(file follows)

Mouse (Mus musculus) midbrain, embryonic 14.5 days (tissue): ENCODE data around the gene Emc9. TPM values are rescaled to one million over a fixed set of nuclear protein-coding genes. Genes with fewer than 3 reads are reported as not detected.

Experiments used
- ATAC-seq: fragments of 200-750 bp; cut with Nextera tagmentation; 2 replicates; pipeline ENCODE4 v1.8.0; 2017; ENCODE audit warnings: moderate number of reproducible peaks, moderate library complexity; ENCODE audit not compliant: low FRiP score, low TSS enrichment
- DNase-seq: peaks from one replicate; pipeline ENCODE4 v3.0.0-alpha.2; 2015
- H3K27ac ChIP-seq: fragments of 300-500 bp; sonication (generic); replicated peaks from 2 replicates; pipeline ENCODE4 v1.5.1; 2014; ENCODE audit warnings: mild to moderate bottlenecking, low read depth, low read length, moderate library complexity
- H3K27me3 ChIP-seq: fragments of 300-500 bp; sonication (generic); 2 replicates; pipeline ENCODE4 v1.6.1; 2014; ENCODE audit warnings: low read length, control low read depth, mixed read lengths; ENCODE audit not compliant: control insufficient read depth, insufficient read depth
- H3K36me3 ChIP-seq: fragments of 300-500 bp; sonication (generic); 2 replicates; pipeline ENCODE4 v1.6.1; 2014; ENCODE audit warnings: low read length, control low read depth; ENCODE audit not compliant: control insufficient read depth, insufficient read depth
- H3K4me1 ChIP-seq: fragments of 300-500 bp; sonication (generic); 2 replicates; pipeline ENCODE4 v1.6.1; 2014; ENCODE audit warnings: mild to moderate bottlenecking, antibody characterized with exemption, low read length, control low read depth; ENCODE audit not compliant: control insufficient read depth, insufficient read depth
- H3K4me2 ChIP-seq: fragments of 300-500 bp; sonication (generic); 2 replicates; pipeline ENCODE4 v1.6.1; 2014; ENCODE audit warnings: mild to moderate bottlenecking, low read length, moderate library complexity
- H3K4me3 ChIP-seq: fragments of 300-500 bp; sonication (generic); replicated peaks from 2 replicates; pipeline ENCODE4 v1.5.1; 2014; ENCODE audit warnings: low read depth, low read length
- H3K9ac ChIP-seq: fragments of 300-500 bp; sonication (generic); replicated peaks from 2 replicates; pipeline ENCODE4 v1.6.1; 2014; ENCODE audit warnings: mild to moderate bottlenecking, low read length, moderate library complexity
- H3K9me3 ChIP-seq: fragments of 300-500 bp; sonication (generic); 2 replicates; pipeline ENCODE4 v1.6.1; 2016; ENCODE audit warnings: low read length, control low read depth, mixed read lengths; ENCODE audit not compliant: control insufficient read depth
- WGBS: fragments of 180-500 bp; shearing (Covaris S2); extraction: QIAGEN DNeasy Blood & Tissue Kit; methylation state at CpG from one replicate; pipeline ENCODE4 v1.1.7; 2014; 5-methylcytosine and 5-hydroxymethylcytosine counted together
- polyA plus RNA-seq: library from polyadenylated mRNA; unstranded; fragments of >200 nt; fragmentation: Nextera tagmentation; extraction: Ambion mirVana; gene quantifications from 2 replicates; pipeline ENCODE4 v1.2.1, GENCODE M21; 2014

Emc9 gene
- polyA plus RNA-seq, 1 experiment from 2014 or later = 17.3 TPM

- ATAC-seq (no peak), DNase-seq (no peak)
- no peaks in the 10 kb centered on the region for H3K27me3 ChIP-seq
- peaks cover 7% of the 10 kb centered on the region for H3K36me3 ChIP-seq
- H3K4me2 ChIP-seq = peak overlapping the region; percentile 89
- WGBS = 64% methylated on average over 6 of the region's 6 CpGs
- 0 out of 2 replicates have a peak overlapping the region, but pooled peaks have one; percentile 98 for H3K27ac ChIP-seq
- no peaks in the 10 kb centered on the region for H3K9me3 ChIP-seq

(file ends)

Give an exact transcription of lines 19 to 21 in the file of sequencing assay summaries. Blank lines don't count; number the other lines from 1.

- peaks cover 7% of the 10 kb centered on the region for H3K36me3 ChIP-seq
- H3K4me2 ChIP-seq = peak overlapping the region; percentile 89
- WGBS = 64% methylated on average over 6 of the region's 6 CpGs